Got inflammation, aches, and pains? A few weeks with this drink and you may understand why I fondly call this drink the Ginger Turmeric Healer. G & T for short. Not that kind.
I’m not being coy calling this ginger turmeric drink a healer. In fact, after serving this up daily during a two-week stay with relatives, they both noticed relief from their daily arthritis-related aches and pains. To quote them “It doesn’t hurt anymore to walk the dogs” and “When I get up in the morning, the pain of putting my socks and shoes on is gone.” This drink also helped me dramatically following a recent traumatic injury, a story for another day. So, for anyone trying to avoid inflammation-related aches and pains, this drink is for you. Continue reading →
Yes,this lemon vinaigrette dressing is as bright as it is versatile. With just a change of fresh herbs; cilantro, parsley or mint —or a combination of several herbs, it will complement a range of salad ingredients. The key here is using fresh lemon juice and balancing it with a small amount of natural sweetener. Continue reading →
Growing up, most people can’t help but look to their parents’ physiology as a contributor of their current as well as a possible future physique. But, it seems that parents, specifically the father’s waistline, may influence a child’s risk of obesity beyond genetic inheritance. Continue reading →
Everyone loves to grill it up. Grilling is incredibly easy, quick, fun and can be one of the healthiest ways to get a meal on your plate —if done correctly. The good news is that no matter what food you are putting on the grill, simple changes in what you do before, during and after it hits the grill, as well as the side dishes, can make a very significant difference in the health of your meal. Fire it up!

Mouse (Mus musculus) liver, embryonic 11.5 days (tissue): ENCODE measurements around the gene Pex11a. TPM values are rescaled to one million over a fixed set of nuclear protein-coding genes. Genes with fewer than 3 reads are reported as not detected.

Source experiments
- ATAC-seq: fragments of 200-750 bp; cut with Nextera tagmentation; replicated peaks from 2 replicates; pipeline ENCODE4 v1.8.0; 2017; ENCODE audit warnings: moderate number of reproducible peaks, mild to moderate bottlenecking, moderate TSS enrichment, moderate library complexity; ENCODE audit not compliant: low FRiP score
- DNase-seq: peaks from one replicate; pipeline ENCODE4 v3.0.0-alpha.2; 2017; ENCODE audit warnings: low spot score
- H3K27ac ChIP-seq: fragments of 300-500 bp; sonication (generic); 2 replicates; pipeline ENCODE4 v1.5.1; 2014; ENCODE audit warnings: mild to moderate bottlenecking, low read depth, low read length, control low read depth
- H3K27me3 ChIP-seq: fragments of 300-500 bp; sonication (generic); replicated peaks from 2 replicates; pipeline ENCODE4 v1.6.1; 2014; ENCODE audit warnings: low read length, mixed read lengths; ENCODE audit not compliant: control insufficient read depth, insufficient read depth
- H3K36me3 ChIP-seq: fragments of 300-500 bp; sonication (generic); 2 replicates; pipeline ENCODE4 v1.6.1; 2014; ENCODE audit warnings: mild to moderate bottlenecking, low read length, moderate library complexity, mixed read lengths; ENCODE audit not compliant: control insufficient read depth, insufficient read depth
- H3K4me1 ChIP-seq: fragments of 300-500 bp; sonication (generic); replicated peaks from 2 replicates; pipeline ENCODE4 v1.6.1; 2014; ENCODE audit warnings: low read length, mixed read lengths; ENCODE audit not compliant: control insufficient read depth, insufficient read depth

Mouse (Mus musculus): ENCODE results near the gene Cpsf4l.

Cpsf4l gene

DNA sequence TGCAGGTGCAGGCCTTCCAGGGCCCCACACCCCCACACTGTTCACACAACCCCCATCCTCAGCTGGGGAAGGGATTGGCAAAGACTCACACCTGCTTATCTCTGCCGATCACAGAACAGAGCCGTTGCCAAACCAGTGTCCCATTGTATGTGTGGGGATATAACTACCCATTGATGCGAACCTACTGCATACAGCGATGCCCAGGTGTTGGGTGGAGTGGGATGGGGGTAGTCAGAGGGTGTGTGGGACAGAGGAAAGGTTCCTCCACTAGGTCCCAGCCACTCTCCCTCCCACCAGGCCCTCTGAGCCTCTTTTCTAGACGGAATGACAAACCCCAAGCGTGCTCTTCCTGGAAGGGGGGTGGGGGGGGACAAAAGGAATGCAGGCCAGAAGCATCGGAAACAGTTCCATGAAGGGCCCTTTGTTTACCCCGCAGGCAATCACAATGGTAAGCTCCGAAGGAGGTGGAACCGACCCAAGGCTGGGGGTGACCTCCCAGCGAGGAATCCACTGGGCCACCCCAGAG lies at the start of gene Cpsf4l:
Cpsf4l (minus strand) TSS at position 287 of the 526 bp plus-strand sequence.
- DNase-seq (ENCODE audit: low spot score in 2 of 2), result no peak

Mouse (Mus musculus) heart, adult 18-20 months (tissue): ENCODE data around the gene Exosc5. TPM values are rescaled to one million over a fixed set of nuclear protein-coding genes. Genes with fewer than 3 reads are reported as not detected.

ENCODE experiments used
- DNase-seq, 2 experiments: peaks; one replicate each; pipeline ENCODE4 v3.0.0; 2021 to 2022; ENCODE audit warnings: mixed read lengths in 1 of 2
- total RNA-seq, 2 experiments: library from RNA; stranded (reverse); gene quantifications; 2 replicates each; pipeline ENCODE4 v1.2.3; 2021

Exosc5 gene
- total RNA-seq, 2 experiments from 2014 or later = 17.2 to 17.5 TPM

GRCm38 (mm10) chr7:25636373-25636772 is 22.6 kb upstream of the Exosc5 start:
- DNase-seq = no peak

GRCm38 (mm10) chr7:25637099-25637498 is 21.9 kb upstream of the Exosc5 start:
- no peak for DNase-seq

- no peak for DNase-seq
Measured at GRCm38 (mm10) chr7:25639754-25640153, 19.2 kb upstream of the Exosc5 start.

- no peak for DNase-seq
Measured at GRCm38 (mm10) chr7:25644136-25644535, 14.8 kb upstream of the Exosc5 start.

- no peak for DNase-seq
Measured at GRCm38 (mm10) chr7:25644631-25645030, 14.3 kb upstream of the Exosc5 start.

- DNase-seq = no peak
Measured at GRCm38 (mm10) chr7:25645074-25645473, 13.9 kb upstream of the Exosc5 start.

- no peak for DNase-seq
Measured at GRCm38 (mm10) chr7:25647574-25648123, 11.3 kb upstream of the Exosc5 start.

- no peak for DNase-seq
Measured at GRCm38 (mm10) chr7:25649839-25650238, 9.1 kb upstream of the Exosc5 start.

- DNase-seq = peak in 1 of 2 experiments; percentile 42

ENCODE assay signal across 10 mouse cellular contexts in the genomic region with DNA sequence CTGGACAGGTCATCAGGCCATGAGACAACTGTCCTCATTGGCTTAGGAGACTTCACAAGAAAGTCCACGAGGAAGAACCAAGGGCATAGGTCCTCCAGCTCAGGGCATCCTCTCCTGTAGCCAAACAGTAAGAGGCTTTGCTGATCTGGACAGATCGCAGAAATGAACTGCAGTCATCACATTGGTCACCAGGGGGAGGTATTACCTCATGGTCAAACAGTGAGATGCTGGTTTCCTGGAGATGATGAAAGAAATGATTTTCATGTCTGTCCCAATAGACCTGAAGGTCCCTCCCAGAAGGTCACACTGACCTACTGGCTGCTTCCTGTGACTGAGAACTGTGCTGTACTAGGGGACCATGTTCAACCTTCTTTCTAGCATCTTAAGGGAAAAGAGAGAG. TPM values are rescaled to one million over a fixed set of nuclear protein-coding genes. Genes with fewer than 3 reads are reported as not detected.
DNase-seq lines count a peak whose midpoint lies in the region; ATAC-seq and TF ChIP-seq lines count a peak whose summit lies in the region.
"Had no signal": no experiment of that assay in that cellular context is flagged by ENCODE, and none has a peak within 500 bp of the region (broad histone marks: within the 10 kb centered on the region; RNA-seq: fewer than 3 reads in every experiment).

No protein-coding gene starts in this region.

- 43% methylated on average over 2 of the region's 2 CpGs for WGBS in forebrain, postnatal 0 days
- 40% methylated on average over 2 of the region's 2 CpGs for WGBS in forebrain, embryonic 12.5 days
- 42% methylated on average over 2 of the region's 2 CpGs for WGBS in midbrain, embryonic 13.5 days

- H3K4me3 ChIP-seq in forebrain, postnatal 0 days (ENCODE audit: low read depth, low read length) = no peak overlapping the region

What Makes Grilling Unhealthy?
Caution, carnivores! Yes, science can be a killjoy at times. But, meat eaters simply need to use a bit more caution than vegetarians when getting their grill or BBQ on. This is not an opinion. It’s basic chemistry. Cook meat at a high temperature and carcinogenic compounds will form. Grill it, and they will come. In fact, the higher the temperature and the longer the cooking time, the more of these compounds will form in the food. The result when you eat these foods? Damaged DNA and increased risk of cancer and many other chronic diseases. Continue reading →